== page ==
Because an imaging colorimeter acquires multiple data points in a single measurement, it is inherently much faster than an approach based on spot measurements. In addition, simultaneously measuring the entire surface of the device under test makes it useful for gauging color and luminance uniformity, and for identifying very small defects. The imaging colorimeter can even be used for assessing characteristics of projection systems such as distortion and focus quality. Likewise, the ability to render a processed image of the display can help to reveal subtle features (Mura) for qualitative analysis by a human operator.
In terms of hardware, the actual performance of an imaging colorimeter is highly dependent upon the specific type of CCD and color filters used. The majority of colorimeters are built using one of three different types of CCD; full frame, interline transfer and interline transfer with integrated color filters (Figure 2). A full-frame CCD is an unobstructed rectangular array of photodetectors. When light strikes the CCD, electronic charge is accumulated in each pixel. Readout occurs by sequentially shifting each row of pixels down into a readout register (not shown) until the entire array is cleared. Light must be physically prevented from reaching the CCD during the readout cycle by an external shutter to avoid image smearing.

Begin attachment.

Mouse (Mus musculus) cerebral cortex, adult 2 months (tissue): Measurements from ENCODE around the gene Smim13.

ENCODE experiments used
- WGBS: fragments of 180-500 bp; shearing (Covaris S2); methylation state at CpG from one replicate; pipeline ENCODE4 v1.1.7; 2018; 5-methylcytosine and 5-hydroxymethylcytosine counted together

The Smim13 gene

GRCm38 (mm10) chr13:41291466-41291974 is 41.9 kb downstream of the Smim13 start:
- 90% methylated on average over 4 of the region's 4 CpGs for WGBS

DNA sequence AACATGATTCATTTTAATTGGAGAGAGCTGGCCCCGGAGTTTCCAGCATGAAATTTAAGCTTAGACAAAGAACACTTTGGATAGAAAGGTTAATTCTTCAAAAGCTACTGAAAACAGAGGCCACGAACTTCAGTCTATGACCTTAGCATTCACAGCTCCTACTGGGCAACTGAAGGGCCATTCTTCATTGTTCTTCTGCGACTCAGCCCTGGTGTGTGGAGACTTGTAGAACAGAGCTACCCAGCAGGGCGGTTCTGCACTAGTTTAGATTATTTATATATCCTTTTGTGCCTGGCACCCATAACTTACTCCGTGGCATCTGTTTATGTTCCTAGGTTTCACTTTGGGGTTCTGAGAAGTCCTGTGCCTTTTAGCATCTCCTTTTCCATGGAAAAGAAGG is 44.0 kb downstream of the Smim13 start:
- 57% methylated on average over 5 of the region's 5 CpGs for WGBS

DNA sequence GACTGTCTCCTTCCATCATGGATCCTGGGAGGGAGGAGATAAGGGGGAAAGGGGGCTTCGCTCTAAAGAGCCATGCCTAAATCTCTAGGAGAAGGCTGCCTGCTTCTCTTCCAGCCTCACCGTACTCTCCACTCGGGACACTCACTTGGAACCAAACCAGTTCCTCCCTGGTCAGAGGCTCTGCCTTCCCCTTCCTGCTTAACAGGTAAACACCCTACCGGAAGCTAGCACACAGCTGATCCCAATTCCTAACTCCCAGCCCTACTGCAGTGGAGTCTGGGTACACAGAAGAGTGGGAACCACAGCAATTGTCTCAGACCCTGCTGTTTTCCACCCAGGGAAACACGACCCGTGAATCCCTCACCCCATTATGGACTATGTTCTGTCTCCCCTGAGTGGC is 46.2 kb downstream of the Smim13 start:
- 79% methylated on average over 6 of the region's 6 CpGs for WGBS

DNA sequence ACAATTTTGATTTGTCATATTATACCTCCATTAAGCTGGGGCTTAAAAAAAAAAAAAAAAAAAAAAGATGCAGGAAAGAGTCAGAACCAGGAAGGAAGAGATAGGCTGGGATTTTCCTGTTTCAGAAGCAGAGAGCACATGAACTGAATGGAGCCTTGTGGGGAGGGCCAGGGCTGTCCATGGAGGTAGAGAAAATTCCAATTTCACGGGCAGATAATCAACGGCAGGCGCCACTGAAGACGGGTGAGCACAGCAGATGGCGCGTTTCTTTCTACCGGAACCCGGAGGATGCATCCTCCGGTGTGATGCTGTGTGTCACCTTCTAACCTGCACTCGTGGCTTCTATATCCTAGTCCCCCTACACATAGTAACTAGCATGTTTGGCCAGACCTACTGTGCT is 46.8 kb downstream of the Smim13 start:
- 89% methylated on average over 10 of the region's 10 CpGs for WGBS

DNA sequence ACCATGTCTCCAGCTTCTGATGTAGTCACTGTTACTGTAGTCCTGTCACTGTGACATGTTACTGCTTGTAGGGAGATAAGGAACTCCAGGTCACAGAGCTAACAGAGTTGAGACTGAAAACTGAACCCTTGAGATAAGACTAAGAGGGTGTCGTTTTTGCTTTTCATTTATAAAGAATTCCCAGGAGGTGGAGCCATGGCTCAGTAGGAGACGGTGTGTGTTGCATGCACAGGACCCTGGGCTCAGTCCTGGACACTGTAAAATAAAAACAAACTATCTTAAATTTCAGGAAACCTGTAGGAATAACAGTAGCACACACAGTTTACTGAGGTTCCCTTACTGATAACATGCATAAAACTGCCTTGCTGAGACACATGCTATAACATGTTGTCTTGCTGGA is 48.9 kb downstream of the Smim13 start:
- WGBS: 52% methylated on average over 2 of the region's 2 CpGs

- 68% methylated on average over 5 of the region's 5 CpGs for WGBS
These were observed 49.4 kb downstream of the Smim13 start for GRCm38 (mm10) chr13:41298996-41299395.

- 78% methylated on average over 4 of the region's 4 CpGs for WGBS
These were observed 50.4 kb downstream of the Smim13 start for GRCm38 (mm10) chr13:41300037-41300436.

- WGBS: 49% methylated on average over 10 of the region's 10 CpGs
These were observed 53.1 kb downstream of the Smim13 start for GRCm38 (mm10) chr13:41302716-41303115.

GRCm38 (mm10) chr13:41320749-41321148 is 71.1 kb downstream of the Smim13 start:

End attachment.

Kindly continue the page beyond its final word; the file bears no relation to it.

Figure 2. Commonly used CCD types in imaging colorimeters include full frame, interline transfer and interline transfer with integrated color filters.
In an interline transfer CCD, alternate columns are covered with an opaque layer. During readout, the accumulated charge in each exposed column is first transferred laterally to a nonimaging column; this charge is then shifted into the readout register in the same way as in the full frame CCD. The important difference is that another exposure can be accumulated while readout occurs and no external shutter is required to accomplish this.
The photodetectors in a CCD respond only to incident luminance and cannot measure color directly. Therefore, color measurement is accomplished by making separate exposures through red, green and blue color filters, and then combining the results in software. Alternately, another variant on the interline transfer architecture has each pixel overlaid with either a red, green or blue color filter for direct color measurement. In this case, the color value for a given pixel is determined by combining the results from several surrounding pixels.
Several CCD characteristics have a significant impact on the performance of an imaging colorimeter. One of these is dynamic range, which is defined as the maximum capacity of each pixel in electrons (called the full well capacity) divided by the RMS dark noise (the number of electrons read from the device with no input light). Full-well capacity scales with pixel size, and full frame CCDs typically have larger pixels, with full-well capacities in the 200,000 to 700,000 electrons range. This permits the sensor to deliver a dynamic range of 14 bits (16,384:1) or even 16 bits (65,536:1). In contrast, typical full-well capacity for an interline transfer CCD is in the 10,000 to 20,000 electrons range, which limits dynamic range to 12 bits (4096:1) or less.